This article has Open Peer Review reports available.
Psychological, social and biological determinants of ill health (pSoBid): Study Protocol of a population-based study
© Velupillai et al; licensee BioMed Central Ltd. 2008
Received: 07 February 2008
Accepted: 21 April 2008
Published: 21 April 2008
Disadvantaged communities suffer higher levels of physical and mental ill health than more advantaged communities. The purpose of the present study was to examine the psychosocial, behavioural and biological determinants of ill health within population groups in Glasgow that differed in socioeconomic status and in their propensity to develop chronic disease especially coronary heart disease and Type 2 diabetes mellitus.
Participants were selected at random from areas known to be at the extremes of the socioeconomic continuum in Glasgow. Within the categories of least deprived and most deprived, recruitment was stratified by sex and age to achieve an overall sample containing approximately equal numbers of males and females and an even distribution across the age categories 35–44, 45–54 and 55–64 years. Individuals were invited by letter to attend for assessment of their medical history, risk factor status, cognitive function and psychological profile, morbidity, and carotid intima-media thickness and plaque count as indices of atherosclerosis. Anonymised data on study subjects were collected from the General Practice Administration System for Scotland to analyse characteristics of participants and non-participants.
700 subjects were recruited. The response (active participants per 100 invitation letters) in the least deprived group was 35.1% and in the most deprived group was 20.3%. Lowest response was seen in young males (least deprived 22.4% and most deprived 14.1%).
This cross-sectional study recruited the planned sample of subjects from least deprived and most deprived areas within Glasgow. As evident in other studies response differed between the most and least deprived areas. This study brought together researchers/academics from diverse disciplines to build a more sophisticated understanding of the determinants of health inequalities than can be achieved through unidisciplinary approaches. Future analyses will enable an understanding of the relationships between the different types of measure, and of the pathways that link poverty, biology, behaviour and psychology and lead to health inequalities.
Heart disease, diabetes, some cancers, rheumatoid arthritis and mental illness are examples of the burden of ill-health that is carried disproportionately by deprived communities. Not only is the prevalence and incidence of disease higher in areas of deprivation but also the nature of the problem appears to be qualitatively different, and treatment less successful. This inequality in disease risk can partially be explained by the higher prevalence of classical risk factors in deprived areas, but this explanation fails to account for the totality of the variations [3–5].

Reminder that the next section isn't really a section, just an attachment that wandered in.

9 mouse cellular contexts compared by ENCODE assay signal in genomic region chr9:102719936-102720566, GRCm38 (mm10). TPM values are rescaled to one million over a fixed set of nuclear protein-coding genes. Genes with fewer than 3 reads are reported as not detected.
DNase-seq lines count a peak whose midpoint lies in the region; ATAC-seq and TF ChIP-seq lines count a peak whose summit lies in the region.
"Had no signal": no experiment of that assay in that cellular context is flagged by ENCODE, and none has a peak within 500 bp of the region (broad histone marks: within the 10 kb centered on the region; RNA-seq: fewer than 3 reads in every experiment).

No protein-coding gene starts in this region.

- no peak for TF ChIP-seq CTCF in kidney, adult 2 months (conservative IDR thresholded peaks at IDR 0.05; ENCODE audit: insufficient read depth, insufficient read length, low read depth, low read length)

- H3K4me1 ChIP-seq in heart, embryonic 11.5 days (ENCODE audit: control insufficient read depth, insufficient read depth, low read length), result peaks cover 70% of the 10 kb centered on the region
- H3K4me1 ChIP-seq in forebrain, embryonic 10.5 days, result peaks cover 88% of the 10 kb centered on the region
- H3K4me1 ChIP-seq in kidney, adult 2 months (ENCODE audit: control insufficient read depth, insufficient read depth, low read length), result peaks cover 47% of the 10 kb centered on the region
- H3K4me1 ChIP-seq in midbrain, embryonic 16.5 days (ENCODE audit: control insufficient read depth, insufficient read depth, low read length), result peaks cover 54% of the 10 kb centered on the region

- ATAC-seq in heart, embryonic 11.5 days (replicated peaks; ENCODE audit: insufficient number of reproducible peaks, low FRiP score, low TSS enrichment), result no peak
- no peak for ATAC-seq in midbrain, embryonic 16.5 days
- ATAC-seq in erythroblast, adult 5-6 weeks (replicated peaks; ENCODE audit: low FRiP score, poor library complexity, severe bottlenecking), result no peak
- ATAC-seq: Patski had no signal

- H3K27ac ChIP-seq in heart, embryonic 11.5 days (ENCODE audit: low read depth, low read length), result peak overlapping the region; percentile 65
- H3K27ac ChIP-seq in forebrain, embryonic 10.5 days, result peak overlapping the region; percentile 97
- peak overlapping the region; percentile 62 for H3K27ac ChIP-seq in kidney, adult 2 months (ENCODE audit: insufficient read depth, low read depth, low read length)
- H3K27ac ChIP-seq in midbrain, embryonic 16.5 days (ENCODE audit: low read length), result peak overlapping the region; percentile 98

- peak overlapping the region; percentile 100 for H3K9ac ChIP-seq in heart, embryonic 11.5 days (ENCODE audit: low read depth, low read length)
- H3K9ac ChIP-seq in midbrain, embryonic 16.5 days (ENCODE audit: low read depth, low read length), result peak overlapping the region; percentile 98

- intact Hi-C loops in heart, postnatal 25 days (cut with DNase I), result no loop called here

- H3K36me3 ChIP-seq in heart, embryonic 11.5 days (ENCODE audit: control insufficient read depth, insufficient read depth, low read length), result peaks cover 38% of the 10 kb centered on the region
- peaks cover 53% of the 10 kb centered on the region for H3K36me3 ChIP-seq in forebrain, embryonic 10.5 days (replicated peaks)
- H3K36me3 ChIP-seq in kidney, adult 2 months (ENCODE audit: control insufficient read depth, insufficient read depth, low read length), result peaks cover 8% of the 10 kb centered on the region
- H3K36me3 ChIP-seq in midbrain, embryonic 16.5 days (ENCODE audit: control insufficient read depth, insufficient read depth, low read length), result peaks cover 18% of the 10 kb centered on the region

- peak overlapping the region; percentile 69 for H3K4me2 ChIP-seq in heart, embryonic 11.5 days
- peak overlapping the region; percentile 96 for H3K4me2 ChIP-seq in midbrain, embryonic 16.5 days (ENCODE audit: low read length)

There are social gradients in a range of biological and psychosocial variables which indicate that living in a deprived environment may increase the propensity to develop chronic disease, through as yet unknown mechanisms[6, 7]. A potential underlying cause of increased prevalence of disease is chronic inflammation. This has been observed to be more common in deprived than affluent populations, [8–12] linked to coronary heart disease[13, 14], increased risk of type 2 diabetes[15, 16] and other disorders, as well as cognitive dysfunction and altered psychological profile [18–21]. Atherosclerosis is now understood to be an inflammatory disorder with key components of the innate immune system being intimately involved in the initiation and progression of plaques on the artery wall, and in triggering an acute coronary event such as myocardial infarction. The aetiology of diabetes appears also to involve activation of innate immunity with high levels of inflammatory biomarkers such as C reactive protein being associated with increased risk of developing the disorder. Because of the aetiological links, some suggest that coronary heart disease and type 2 diabetes arise from a 'common soil'.
The cause of increased activation of the innate immune system in individuals from deprived populations is not clear. It may be linked to poor living and working conditions such as exposure to pathogens, or to increased levels of obesity. There is abundant evidence linking the accumulation of abdominal fat to raised levels of inflammatory cytokines in the plasma[23, 24]. Further it is noteworthy that the relationship between body fat and inflammation is present even in children suggesting that propensity to some adult chronic diseases may begin early in life. Abdominal obesity is believed to be a major precipitating factor in the development of insulin resistance and ultimately in the development of type diabetes. For this reason the present 'epidemic' of obesity in many countries around the world is a significant concern for public health authorities and healthcare providers.